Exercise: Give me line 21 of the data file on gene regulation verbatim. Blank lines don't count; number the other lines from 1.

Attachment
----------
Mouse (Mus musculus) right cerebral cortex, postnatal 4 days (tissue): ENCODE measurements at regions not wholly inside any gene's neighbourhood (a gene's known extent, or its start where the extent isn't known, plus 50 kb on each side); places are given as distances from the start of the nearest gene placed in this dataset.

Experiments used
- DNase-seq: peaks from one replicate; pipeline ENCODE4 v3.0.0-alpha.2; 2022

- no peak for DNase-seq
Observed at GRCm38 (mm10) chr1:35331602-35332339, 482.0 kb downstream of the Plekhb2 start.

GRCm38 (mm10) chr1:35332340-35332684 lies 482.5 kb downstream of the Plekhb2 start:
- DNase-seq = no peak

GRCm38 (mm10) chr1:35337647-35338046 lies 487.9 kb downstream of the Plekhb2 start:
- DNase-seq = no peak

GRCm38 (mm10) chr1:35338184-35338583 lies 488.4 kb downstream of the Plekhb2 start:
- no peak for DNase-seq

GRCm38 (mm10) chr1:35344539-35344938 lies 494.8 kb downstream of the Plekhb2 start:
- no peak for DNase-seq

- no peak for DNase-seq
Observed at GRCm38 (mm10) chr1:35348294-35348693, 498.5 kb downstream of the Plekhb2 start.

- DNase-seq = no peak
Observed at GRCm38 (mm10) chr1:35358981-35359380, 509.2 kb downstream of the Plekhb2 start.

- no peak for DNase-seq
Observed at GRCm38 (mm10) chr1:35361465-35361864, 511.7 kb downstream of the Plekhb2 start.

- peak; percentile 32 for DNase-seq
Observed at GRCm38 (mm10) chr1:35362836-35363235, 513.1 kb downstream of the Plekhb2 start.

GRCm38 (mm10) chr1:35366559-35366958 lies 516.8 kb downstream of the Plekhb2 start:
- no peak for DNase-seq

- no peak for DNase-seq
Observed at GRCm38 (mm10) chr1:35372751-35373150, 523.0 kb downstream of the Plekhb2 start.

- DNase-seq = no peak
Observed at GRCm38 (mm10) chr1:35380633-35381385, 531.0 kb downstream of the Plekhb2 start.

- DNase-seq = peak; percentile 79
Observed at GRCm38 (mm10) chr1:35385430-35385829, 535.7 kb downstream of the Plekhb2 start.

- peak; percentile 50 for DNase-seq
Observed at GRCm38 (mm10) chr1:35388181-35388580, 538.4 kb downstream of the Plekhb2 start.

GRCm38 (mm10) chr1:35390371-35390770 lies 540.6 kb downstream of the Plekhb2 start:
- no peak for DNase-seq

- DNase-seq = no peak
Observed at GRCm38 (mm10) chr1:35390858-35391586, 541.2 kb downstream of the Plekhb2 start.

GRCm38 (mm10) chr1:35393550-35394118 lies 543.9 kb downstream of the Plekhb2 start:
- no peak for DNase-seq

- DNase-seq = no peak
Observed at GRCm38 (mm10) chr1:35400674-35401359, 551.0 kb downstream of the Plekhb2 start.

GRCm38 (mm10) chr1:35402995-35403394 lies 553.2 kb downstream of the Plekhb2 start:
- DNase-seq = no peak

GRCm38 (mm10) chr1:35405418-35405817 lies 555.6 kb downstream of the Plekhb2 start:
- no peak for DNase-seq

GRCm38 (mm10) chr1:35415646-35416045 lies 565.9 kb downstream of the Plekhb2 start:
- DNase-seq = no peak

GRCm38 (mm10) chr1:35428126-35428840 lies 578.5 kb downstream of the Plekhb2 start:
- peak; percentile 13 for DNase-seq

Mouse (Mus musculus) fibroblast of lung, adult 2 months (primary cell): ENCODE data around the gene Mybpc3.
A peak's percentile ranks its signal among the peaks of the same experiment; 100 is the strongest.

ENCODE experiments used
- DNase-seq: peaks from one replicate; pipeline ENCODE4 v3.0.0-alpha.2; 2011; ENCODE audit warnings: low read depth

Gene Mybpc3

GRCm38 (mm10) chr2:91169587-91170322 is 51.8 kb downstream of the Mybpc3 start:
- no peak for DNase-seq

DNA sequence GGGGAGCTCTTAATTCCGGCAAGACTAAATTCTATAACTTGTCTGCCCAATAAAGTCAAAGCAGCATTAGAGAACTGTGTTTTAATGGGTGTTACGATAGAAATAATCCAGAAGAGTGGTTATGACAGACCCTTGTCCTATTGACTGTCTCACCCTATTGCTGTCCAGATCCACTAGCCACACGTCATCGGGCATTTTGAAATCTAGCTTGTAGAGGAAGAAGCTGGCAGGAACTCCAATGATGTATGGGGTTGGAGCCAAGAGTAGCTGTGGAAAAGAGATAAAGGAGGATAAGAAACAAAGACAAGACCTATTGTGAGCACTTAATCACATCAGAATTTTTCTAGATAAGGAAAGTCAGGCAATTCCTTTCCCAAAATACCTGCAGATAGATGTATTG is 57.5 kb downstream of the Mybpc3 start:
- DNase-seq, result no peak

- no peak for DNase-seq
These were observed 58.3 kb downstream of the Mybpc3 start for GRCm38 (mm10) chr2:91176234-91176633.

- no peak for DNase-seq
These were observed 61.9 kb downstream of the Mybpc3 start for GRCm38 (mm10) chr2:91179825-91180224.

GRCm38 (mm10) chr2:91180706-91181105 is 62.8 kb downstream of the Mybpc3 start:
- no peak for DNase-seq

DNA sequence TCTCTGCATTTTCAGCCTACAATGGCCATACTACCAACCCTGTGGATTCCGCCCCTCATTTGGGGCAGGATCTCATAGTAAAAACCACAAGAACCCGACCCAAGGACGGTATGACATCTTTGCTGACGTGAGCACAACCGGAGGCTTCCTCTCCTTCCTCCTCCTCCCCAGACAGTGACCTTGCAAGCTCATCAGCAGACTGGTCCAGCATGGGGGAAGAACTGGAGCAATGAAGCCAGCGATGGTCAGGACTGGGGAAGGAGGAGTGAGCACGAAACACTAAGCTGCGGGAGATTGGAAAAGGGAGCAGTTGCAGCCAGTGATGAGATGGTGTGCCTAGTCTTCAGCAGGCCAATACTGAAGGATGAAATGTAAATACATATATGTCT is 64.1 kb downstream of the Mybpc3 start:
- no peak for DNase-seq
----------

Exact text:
Observed at GRCm38 (mm10) chr1:35362836-35363235, 513.1 kb downstream of the Plekhb2 start.